My favorite aspect of Acacia turned out to be the worldbuilding. Indeed, David Anthony Durham created a fascinating universe, simultaneously traditional and exotic, which serves as a backdrop for his epic fantasy tale. His multiethnic cast, though not as well-done as Erikson's, is a welcome change to what has been the norm in the genre for years. The author's background in historical fiction is evident, thus allowing him to create an environment exuding a "realistic" feeling.

The prose is neat, and Durham paces Acacia adroitly. The initial premise and the ensemble of storylines woven together to assemble this tale are all very interesting. I found the plotlines involving the Lothan Aklun, the Quota, the Other Lands, the mist, the Numrek, the Mein and the Tunishnevre, and the Santoth to be absorbing. Those are the storylines that fueled my interest and urged me to read on. So where did it all go wrong?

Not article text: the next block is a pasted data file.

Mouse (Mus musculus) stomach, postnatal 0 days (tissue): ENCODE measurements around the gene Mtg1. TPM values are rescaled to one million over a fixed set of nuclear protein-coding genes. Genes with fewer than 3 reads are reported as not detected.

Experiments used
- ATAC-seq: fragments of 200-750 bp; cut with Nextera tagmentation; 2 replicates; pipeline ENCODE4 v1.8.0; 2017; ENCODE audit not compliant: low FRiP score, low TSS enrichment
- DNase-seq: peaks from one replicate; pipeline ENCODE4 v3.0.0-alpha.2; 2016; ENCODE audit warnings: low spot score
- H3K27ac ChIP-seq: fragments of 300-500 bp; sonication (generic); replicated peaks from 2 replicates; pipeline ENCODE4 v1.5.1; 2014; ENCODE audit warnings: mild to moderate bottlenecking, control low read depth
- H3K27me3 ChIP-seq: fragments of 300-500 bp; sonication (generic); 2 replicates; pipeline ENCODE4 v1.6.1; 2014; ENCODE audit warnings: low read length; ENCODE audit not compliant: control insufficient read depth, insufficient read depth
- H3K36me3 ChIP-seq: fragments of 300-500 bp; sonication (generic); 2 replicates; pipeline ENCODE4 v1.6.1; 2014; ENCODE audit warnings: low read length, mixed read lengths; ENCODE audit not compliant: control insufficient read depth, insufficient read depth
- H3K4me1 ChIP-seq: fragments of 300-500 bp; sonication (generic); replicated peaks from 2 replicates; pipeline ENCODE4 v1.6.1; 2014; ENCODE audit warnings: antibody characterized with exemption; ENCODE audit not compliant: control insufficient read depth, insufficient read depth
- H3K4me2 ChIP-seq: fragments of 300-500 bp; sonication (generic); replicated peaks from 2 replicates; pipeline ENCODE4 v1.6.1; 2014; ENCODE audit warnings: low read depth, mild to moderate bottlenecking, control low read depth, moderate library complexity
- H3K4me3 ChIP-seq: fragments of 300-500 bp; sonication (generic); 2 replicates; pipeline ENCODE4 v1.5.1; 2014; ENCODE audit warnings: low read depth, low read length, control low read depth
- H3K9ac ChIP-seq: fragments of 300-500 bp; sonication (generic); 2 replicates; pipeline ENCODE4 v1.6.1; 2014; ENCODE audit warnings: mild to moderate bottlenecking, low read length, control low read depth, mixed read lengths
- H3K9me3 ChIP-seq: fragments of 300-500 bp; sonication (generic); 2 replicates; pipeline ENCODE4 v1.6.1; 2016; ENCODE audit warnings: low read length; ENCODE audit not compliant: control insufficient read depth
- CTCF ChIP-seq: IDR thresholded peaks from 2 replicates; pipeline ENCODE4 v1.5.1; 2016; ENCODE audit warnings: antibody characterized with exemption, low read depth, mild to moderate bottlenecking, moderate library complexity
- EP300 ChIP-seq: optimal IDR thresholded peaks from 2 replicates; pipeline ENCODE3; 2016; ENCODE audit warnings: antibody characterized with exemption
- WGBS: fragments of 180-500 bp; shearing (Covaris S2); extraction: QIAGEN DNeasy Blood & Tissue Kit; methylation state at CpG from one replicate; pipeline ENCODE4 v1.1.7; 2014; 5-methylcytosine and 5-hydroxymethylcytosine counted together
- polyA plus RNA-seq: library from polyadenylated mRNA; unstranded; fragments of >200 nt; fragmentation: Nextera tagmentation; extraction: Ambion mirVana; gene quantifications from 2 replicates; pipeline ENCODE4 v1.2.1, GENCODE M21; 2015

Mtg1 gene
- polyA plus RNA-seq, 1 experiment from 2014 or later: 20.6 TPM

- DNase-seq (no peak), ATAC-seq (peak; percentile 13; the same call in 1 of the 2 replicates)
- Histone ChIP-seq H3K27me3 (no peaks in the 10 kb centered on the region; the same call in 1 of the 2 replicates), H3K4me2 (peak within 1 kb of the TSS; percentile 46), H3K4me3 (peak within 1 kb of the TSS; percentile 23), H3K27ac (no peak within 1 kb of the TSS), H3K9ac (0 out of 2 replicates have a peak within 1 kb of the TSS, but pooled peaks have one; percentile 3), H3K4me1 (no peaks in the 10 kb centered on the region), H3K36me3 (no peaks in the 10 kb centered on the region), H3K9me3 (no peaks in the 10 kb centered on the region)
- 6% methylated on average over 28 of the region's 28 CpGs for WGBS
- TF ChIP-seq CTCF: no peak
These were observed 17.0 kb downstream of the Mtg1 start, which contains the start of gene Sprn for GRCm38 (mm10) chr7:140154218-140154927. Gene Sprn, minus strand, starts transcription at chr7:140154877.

What killed Acacia: The War with the Mein for me turned out to be the characterization. To say that they are lacking or leave something to be desired would be an understatement. For some unfathomable reason -- this is a first for me -- I absolutely hated all the main protagonists, good or bad. Throughout the book I kept hoping for the Arkan siblings -- Aliver, Dariel, Corinn and Mena -- to die. I kept wondering how Durham could come up with such an interesting setting, yet populate it with clichéd, two-dimensional characters that lacked a lot in the way of realism. Needless to say, I was unable to get into any of the siblings' storylines. As I mentioned in my review of Tad Williams' Shadowplay, it's decidedly hard to make royal teenagers likeable. Moreover, there were quite a few similarities between them and GRRM's Stark siblings. The fact that they achieve everything so easily, with all that's require of them falling into place perfectly, as if by magic, didn't sit well with me either. The supporting cast is a bit lame and unbelievable, which is what ultimately prevented me from enjoying the book beyond Durham's first-rate worldbuilding.